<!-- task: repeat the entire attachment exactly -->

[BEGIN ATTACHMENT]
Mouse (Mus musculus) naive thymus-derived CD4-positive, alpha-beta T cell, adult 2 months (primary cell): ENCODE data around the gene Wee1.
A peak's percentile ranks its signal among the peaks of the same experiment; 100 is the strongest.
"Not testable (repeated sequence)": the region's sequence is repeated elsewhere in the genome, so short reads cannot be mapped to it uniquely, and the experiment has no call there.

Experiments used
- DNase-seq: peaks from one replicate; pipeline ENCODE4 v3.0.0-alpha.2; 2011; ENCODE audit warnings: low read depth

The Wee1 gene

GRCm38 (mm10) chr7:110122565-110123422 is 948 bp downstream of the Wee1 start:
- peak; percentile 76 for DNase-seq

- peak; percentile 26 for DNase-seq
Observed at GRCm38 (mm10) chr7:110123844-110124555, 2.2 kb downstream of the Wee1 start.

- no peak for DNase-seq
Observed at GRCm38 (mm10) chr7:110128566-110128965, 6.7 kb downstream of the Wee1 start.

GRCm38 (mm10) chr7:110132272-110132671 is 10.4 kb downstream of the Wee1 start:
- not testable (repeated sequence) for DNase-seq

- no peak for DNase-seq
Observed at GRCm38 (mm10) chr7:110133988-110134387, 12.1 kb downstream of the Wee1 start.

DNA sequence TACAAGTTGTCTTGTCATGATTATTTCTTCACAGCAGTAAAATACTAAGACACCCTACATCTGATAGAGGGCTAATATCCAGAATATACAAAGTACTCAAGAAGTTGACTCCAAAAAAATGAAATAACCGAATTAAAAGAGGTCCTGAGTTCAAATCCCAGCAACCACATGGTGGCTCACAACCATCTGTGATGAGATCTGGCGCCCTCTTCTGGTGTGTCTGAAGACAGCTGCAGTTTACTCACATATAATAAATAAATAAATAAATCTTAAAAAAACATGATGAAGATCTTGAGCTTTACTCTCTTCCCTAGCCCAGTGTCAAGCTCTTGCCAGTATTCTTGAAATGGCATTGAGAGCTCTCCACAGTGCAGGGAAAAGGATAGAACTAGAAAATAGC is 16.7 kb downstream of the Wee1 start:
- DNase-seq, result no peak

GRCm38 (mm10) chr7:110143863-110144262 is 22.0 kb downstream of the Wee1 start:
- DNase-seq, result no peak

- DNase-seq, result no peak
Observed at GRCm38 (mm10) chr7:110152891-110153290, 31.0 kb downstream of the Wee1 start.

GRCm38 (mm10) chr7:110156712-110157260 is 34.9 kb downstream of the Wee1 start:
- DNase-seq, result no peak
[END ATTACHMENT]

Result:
Mouse (Mus musculus) naive thymus-derived CD4-positive, alpha-beta T cell, adult 2 months (primary cell): ENCODE data around the gene Wee1.
A peak's percentile ranks its signal among the peaks of the same experiment; 100 is the strongest.
"Not testable (repeated sequence)": the region's sequence is repeated elsewhere in the genome, so short reads cannot be mapped to it uniquely, and the experiment has no call there.

Experiments used
- DNase-seq: peaks from one replicate; pipeline ENCODE4 v3.0.0-alpha.2; 2011; ENCODE audit warnings: low read depth

The Wee1 gene

GRCm38 (mm10) chr7:110122565-110123422 is 948 bp downstream of the Wee1 start:
- peak; percentile 76 for DNase-seq

- peak; percentile 26 for DNase-seq
Observed at GRCm38 (mm10) chr7:110123844-110124555, 2.2 kb downstream of the Wee1 start.

- no peak for DNase-seq
Observed at GRCm38 (mm10) chr7:110128566-110128965, 6.7 kb downstream of the Wee1 start.

GRCm38 (mm10) chr7:110132272-110132671 is 10.4 kb downstream of the Wee1 start:
- not testable (repeated sequence) for DNase-seq

- no peak for DNase-seq
Observed at GRCm38 (mm10) chr7:110133988-110134387, 12.1 kb downstream of the Wee1 start.

DNA sequence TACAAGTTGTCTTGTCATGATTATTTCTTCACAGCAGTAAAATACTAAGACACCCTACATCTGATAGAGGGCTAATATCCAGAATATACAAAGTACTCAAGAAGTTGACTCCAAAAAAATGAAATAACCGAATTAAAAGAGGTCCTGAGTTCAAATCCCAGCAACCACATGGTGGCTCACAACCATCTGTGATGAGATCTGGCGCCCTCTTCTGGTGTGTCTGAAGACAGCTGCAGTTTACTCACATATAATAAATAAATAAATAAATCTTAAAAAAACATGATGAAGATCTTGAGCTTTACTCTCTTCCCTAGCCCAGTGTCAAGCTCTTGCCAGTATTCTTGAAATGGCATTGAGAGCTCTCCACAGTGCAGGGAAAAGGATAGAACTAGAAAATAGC is 16.7 kb downstream of the Wee1 start:
- DNase-seq, result no peak

GRCm38 (mm10) chr7:110143863-110144262 is 22.0 kb downstream of the Wee1 start:
- DNase-seq, result no peak

- DNase-seq, result no peak
Observed at GRCm38 (mm10) chr7:110152891-110153290, 31.0 kb downstream of the Wee1 start.

GRCm38 (mm10) chr7:110156712-110157260 is 34.9 kb downstream of the Wee1 start:
- DNase-seq, result no peak